David Earl Garrison[1] (born June 30, 1952) is an American actor. His primary venue is live theatre, but he is best known as the character Steve Rhoades in the television series, Married... with Children. He also appeared in numerous theatrical plays, particularly that of The Wizard on Broadway and in many tours of the musical Wicked.

David Garrison
David Garrison 11022008.jpg
Garrison at the Pantages Theater, November 2008
David Earl Garrison

(1952-06-30) June 30, 1952 (age 67)
OccupationActor, singer
Years active1974–present

Early lifeEdit

Garrison was born in Long Branch, New Jersey, the son of Earl B. Garrison, a school administrator and Maude B. Garrison, a teacher.[2][3]

Garrison graduated from Freehold High School in 1970, where he began his acting career on the school's stage. He was inducted in the school's Hall of Fame in 2007.[4] Garrison graduated summa cum laude from Boston University's College of Fine Arts in 1974. Following graduation, he became a member of the resident company at Arena Stage in Washington, D.C. for several years.


Although he is known for his television roles and he continues to be seen frequently in guest-starring roles on television today, Garrison is primarily a theatre actor, particularly in musicals. He has appeared in numerous productions around the United States, including many Broadway shows. His Broadway appearances include A Day in Hollywood / A Night in the Ukraine for which he received a Tony Award nomination[5], Wicked, The Visit[6], Titanic, Torch Song Trilogy, The Pirates of Penzance, Bells Are Ringing, A History of the American Film[7], and Off-Broadway in I Do! I Do![8], for which he received a Drama Desk Award nomination, Dead Poets Society[9], Middletown[10], New Jerusalem[11], Geniuses[12], It’s Only a Play[13], By the Way Meet Vera Stark[14][15], and Silence! The Musical[16]. In addition to the cast albums of Hollywood/Ukraine[17], Titanic[18], Bells Are Ringing[19], The Visit[20], I Do! I Do![21], and On the Town[22], his many recordings include Songs of New York[23], Show Boat[24], Kiss Me Kate[25], Annie Get Your Gun[26], Of Thee I Sing/Let ’Em Eat Cake[27], Girl Crazy[28], You Never Know[29], Tell Me More[30], Oh! Lady! Lady!!, George and Ira Standards and Gems, and, as a guest artist, Dawn Upshaw Sings Rodgers and Hart.”[31].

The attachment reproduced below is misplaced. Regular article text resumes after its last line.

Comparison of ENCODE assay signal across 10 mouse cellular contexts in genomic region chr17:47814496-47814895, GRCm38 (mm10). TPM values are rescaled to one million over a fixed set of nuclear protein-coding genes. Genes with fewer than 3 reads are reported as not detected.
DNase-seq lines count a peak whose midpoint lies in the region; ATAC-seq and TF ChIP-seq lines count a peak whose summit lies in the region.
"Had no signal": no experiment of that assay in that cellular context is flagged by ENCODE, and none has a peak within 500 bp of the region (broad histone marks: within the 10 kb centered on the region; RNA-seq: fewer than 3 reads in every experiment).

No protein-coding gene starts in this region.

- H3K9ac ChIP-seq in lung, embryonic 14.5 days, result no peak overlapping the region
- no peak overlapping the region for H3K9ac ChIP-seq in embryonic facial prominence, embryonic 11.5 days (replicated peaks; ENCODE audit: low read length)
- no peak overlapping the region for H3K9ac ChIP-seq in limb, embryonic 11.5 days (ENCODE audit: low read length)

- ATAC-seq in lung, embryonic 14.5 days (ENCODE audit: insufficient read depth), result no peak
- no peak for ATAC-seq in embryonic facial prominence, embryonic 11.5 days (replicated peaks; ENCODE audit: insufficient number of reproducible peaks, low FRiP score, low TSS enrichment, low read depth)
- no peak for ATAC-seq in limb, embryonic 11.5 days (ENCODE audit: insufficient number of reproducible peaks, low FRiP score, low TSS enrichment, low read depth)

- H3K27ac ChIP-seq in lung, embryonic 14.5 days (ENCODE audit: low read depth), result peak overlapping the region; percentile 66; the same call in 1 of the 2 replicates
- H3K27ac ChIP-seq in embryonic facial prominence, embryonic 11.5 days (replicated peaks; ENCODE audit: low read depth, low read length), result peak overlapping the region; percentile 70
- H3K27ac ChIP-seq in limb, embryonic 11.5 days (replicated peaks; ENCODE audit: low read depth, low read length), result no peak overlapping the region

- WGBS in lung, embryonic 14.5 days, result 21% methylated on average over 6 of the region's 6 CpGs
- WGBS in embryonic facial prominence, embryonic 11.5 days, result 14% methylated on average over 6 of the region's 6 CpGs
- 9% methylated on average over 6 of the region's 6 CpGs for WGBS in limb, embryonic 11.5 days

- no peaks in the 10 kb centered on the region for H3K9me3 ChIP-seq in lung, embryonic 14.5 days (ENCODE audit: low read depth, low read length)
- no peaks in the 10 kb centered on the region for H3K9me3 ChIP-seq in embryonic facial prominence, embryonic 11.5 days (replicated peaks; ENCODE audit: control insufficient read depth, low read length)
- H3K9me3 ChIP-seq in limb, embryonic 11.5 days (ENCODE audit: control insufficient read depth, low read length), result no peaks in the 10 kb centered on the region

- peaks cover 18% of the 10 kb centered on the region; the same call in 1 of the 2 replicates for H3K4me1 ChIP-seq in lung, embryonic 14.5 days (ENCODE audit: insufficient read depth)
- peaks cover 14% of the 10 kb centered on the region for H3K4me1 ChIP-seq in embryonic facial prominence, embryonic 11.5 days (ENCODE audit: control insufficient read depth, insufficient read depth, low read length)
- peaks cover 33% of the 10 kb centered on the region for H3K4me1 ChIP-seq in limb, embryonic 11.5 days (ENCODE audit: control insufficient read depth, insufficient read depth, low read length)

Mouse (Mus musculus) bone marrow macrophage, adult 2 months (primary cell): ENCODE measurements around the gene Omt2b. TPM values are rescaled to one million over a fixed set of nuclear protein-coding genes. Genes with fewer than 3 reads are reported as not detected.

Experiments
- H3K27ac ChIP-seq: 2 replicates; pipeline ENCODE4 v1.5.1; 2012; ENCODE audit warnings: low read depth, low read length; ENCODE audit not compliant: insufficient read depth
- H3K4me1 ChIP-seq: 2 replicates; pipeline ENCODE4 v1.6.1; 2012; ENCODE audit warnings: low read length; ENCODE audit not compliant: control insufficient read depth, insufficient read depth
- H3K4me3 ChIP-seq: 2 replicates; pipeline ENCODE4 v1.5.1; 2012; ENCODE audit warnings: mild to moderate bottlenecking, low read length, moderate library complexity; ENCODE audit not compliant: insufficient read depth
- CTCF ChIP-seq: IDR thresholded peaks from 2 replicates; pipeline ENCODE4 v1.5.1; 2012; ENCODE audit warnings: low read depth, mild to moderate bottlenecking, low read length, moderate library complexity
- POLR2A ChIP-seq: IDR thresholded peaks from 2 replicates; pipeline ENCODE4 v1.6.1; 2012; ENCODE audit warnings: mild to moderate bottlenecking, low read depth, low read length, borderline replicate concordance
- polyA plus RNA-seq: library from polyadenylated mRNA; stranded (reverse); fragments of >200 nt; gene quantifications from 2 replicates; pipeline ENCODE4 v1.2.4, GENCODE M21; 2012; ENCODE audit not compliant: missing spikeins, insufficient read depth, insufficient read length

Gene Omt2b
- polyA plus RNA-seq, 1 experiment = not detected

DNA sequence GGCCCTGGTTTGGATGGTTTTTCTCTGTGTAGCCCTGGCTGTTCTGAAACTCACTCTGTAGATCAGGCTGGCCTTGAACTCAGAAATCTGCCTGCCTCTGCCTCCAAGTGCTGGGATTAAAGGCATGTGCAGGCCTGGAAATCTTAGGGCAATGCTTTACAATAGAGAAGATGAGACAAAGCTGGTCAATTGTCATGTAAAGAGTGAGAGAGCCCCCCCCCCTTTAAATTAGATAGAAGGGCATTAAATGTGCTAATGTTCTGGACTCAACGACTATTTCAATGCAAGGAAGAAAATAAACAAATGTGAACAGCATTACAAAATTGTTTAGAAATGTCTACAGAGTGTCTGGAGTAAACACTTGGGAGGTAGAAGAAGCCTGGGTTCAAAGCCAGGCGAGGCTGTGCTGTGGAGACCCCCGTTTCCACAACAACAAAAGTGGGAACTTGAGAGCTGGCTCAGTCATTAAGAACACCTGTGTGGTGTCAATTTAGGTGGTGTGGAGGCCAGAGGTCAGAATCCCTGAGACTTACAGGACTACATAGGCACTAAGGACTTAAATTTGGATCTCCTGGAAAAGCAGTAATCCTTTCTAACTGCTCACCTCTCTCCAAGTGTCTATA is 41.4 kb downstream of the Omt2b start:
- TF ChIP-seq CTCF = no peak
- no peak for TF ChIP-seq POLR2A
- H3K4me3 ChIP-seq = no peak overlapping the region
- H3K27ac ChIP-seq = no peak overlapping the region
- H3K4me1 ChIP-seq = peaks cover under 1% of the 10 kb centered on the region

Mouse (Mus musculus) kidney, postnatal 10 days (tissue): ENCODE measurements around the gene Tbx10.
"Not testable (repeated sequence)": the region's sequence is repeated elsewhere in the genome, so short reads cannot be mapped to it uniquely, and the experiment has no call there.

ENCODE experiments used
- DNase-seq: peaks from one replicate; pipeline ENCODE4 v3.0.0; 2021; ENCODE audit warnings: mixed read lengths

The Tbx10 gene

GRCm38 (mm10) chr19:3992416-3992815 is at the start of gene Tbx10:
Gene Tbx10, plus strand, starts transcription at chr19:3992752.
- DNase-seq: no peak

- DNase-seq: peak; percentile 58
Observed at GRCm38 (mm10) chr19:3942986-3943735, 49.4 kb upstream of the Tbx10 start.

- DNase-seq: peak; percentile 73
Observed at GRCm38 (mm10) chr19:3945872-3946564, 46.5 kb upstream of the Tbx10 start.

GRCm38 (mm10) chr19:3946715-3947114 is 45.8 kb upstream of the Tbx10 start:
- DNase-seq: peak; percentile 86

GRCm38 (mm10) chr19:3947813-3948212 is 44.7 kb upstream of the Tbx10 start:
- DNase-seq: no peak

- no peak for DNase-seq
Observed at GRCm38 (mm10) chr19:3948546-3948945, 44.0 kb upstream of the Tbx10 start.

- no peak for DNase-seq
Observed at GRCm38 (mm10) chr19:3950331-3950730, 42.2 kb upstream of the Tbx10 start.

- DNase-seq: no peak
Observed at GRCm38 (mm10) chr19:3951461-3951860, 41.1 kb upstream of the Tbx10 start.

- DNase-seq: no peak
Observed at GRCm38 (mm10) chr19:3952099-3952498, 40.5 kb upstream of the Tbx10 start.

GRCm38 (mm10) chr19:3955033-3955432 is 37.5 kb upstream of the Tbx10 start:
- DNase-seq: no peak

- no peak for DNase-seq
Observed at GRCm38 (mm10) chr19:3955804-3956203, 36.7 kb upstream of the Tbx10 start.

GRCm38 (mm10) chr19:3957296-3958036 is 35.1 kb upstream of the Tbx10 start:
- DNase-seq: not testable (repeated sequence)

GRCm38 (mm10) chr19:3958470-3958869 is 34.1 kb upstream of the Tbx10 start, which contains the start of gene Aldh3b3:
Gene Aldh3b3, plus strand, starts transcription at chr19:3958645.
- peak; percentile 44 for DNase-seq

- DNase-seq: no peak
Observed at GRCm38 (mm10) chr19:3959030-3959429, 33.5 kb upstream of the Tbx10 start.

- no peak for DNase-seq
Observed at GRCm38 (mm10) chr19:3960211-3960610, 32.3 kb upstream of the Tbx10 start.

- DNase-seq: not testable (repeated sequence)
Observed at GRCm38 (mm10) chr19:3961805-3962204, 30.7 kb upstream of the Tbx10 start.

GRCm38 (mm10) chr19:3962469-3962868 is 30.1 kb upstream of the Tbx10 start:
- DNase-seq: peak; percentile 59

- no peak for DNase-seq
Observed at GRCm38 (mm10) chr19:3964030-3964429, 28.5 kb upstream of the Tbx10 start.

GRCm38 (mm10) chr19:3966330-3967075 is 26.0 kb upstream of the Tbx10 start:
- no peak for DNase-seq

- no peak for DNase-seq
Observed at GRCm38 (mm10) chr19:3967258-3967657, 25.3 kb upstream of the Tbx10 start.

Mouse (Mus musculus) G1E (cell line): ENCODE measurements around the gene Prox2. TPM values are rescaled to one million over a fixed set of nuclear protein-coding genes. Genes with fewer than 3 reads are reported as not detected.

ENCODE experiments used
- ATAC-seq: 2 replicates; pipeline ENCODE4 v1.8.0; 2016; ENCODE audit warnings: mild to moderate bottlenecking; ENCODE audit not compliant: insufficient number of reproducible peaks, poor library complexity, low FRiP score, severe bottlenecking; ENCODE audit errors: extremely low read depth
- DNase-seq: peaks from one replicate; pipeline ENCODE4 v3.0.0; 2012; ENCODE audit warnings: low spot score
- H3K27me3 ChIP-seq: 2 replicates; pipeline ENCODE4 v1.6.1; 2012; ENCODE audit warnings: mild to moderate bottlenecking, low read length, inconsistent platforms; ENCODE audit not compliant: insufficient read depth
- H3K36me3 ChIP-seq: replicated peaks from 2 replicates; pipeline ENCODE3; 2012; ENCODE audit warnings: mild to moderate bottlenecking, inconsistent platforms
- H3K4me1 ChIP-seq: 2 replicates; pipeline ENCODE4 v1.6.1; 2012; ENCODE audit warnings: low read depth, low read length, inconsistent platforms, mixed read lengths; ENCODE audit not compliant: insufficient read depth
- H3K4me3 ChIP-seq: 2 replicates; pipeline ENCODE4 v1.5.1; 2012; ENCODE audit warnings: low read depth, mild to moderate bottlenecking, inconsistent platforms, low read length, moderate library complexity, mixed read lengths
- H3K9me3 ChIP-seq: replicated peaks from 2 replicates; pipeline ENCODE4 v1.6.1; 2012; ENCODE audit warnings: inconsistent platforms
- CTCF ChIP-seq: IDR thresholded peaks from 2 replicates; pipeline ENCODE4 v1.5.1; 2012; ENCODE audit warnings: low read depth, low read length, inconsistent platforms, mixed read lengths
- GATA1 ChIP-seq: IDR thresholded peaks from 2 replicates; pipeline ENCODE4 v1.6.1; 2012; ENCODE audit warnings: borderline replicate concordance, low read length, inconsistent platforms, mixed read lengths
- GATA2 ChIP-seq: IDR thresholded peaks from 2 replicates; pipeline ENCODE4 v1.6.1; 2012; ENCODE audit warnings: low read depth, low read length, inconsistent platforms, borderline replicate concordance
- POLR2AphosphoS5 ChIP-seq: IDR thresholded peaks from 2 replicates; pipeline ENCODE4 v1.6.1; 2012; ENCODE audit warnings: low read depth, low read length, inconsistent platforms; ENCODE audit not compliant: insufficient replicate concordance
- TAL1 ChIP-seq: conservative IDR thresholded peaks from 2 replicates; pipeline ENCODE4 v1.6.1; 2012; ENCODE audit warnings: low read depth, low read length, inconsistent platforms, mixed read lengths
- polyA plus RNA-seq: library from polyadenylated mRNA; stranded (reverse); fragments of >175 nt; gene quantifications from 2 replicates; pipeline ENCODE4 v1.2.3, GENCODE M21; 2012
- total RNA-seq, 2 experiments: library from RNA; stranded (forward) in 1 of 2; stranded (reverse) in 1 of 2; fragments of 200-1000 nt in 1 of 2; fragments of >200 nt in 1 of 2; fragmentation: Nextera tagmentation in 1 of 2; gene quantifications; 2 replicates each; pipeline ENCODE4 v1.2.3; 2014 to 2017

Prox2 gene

On tour, Garrison played Nathan Detroit in Guys and Dolls, and the Wizard in Wicked, for which he received a Carbonell Award.[32] In regional theatre, he has played the Devil in Randy Newman's Faust (La Jolla/Goodman)[33], Henry Carr in Travesties (Williamstown)[34], Frosch in Die Fledermaus (Santa Fe Opera), Pangloss in Candide (Glimmerglass)[35], Gaston in You Never Know (Pasadena Playhouse)[36], Fagin in Oliver (Paper Mill Playhouse)[37][38], and Charley in the Arena Stage revival of Merrily We Roll Along[39] for which he received a Helen Hayes Award[40]. In London, he starred with Tyne Daly, Frederica Von Stade, Kurt Ollmann, and Thomas Hampson in a concert presentation of On the Town, which was broadcast on Great Performances for PBS.[41]